Thinglink is a website and app that can be used to create interactive images. Teachers can upload images, and tag them with Rich Media Tags (RMTs) that can be clicked/hovered over to reveal additional text, images, links, videos, and audio, to allow students to explore images and related information.
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The WordPress.com stats helper monkeys prepared a 2014 annual report for this blog.
Here’s an excerpt:
A San Francisco cable car holds 60 people. This blog was viewed about 730 times in 2014. If it were a cable car, it would take about 12 trips to carry that many people.
Click here to see the complete report.
I worked through the first module, and the simulation. In terms of content, I do have a good idea about terminology and personal cybersafety, but the simulation was interesting. ICT and, in particular, online interactions, really change the landscape for children – especially adolescents. While younger children are usually closely supervised and more likely to ask an adult for help, children from around 9 seem to be interacting online with less supervision. Couple that with increasing desire to have friends and fit in, and there are obvious potential for problems. This module gave an interesting perspective of the interactions and decisions children/teens make every day.
The first response to this module could be to Read the rest of this entry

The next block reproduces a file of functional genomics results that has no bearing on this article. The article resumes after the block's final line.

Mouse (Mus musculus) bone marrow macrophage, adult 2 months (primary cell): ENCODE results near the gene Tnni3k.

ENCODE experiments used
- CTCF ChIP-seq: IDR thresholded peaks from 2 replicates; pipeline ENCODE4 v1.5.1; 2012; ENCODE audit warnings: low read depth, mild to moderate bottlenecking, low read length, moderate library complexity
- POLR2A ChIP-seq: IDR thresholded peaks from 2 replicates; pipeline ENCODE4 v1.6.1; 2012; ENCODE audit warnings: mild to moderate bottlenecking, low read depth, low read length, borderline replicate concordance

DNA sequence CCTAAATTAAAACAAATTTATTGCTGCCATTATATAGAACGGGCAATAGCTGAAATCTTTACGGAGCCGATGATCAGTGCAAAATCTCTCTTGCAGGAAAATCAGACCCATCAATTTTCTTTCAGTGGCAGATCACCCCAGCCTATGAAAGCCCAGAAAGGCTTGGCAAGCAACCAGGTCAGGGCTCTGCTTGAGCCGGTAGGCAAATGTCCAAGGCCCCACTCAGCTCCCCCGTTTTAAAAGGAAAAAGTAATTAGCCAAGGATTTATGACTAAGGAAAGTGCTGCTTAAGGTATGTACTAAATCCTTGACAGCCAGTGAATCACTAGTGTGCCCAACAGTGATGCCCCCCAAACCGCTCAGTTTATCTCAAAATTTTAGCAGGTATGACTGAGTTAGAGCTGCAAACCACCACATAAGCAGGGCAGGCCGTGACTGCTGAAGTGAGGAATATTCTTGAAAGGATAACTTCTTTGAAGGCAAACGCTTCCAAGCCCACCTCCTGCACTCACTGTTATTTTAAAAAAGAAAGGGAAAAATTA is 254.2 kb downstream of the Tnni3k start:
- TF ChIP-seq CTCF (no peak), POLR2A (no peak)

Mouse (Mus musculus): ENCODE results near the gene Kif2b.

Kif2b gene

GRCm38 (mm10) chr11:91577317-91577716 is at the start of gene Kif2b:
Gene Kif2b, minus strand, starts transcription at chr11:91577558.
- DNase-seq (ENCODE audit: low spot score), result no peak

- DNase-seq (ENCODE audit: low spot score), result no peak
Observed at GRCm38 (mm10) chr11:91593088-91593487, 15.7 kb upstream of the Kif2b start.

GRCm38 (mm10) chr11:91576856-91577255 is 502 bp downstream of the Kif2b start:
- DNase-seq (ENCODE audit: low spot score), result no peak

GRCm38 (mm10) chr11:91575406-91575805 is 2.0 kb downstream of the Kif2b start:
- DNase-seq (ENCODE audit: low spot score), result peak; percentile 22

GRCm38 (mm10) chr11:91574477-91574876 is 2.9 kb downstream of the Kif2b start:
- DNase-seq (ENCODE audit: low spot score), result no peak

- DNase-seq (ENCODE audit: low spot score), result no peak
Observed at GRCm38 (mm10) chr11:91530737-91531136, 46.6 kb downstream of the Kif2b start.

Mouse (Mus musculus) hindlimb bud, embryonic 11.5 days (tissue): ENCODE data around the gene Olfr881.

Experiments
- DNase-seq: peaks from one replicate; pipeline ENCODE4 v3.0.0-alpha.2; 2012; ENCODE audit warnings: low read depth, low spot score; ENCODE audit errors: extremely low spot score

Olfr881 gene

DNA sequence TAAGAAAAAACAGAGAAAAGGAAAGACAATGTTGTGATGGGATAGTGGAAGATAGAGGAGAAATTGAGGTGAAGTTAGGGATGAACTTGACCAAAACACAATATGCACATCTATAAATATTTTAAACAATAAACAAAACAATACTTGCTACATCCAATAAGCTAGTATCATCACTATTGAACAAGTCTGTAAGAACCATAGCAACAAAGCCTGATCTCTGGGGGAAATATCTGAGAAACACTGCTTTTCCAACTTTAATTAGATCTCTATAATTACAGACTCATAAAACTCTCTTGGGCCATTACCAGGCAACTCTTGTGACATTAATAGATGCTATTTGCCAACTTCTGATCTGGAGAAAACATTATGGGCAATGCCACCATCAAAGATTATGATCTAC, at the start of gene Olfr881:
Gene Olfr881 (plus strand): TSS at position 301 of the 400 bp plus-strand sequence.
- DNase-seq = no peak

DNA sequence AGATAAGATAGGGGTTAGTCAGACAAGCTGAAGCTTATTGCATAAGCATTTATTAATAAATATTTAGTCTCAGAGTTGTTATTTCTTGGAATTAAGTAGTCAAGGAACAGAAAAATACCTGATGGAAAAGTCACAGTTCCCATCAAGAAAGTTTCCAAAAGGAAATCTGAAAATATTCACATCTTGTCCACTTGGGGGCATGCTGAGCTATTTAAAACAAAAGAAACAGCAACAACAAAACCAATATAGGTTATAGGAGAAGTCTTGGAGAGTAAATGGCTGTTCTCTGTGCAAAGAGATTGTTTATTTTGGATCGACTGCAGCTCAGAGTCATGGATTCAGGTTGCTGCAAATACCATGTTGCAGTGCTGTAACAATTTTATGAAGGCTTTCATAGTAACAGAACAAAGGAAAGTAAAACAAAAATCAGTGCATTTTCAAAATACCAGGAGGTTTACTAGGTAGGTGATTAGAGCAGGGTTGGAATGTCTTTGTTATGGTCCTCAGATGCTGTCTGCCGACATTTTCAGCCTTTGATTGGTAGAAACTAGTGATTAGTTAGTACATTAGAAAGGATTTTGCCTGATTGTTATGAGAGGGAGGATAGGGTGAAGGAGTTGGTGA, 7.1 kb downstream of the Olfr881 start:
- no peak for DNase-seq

An interesting discussion came up on the Week 8 learning path for our course – whether reblogging is ethical, prompted by a post from a former student. It’s an interesting question, and one I hadn’t considered.
In case you are unaware, reblogging is an action where a blog author takes content created by another person and posts it on their site, with a comment from the reblogger and a link to the original content. This sounds a lot like plagiarism, and the defining factor (that I can see) that differentiates content stealing with reblogging is the attribution; sites like WordPress and Twitter (a micro-blogging website that allows user to ‘retweet’) have a formal ‘procedure’ that creates a link back to the original author. A formal reblog using the available button also notifies the original author when someone else reblogs or retweets their work.
(Reblogging shouldn’t be confused with the ‘Press This’ button, which allows you to take snippets of content but doesn’t create a link to the original post or notify the original author).
I re-blog often, using the button that WordPress provides at the top of each post. I usually choose to reblog when Read the rest of this entry
I think that the SAMR model is important to keep coming back to (which is why I keep doing it!). I’m about to start my second week of prac, and as I (try to) plan ICT-rich lessons, I have to keep considering the ICT that I use.
In an afternoon of procrastination on Pinterest (follow me if you like! Haha!!) also found this website which goes into the SAMR model. Go have a read, and bookmark it, because it’s a little bit fantastic!
The following image Read the rest of this entry